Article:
Psychology Club brings together students under common field of study

Breanna Brink, Staff Writer


Community is an important value for most colleges; one way to achieve that within Saint Martin’s University is through the easy-to-join club life. Club activities and opportunities are important to highlight on campus so that students can form social groups and potentially make new friends. Clubs are also an excellent way to network, help the community around you, and educate others about your field of study. With this in mind, the psychology club has started for the year and is a great opportunity for psychology majors or minors to meet others within their field. However, this club is not exclusive to just members of the psychology program–anyone with an interest in the field is welcome to join or pay a visit.  

Hosted the first Thursday of every month, Psychology Club meets in Harned Hall, Room 115 at 12 p.m. Here students can meet and begin planning the organization of study groups, as well as make friends within their own major. Students can learn about the potential of adding a psychology minor to their college plans, or spice up a resume while taking interesting and relevant courses about our rapidly changing world.

As Psychology Club President Dana Henry stated in an interview, “Psych Club’s goal is to bring together the psych majors and minors at Saint Martin’s and help improve communication between students. We hope to give valuable information about things such as grad school, internships, or CV’s and have it readily available for all students who need it. We want all students to have the tools and information to be successful as a SMU psych student!” This solid goal will help the club dispel discrepancies about their field, as well as encourage others to engage in self-help methods.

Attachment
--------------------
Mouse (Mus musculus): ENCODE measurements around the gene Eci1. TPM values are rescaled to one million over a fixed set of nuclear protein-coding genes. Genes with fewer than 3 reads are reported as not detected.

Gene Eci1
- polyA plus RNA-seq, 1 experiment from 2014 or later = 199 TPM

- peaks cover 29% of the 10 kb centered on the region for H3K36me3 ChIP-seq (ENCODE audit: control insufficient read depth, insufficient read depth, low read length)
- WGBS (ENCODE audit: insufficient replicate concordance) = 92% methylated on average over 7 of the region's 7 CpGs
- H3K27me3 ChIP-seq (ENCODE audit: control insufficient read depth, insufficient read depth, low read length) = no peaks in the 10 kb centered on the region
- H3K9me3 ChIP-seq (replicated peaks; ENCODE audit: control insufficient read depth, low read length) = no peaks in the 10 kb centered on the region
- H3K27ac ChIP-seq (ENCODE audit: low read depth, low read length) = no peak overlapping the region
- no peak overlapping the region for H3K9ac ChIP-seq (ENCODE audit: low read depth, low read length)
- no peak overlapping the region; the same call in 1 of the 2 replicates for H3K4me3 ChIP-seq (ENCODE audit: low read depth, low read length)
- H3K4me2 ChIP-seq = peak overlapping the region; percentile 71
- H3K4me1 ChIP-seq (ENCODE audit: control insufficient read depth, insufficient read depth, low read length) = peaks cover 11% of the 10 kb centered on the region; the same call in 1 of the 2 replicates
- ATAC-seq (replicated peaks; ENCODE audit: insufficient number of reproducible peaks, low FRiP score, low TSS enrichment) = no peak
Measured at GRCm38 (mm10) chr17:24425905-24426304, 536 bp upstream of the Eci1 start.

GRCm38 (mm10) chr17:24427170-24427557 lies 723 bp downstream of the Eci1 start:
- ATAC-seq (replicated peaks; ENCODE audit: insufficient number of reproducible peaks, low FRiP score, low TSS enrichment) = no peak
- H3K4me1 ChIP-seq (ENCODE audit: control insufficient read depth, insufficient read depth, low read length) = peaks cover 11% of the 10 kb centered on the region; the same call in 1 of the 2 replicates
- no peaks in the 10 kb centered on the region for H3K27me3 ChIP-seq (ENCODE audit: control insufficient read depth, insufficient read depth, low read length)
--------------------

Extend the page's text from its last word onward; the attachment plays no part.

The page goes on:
When asked about any important upcoming events, Henry stated “for this semester we plan to host the Grad School Forum on Wednesday, Nov. 15 at noon and Thursday, November 16 at 6pm.” This program is designed to help psychology students figure out how to apply for graduate school and to ask any questions they have about college recommendations, how to write an application, and of course what potential fields there are beyond these four years.

Henry also discussed a few of the club’s other plans for its current and future members, “Other than the Grad School Forum, we are planning on showing the movie “Split” near the beginning of December.” This film is a psychological thriller, revolving around the ideas of Dissociative Identity Disorder (DID), a widely popular discussion topic among those in the psychology field. While the film is dramatized, it may raise interesting questions about how to survive assault, as well as the validity of DID as a struggle people may face in their daily lives.

Currently, the Psychology Club is figuring out how best to organize its future study groups and  work with professors and fellow students in order to strengthen bonds and increase productivity. Students should soon look forward to seeing more of the club, with potential fundraisers, events, and more movies to come in the near future.


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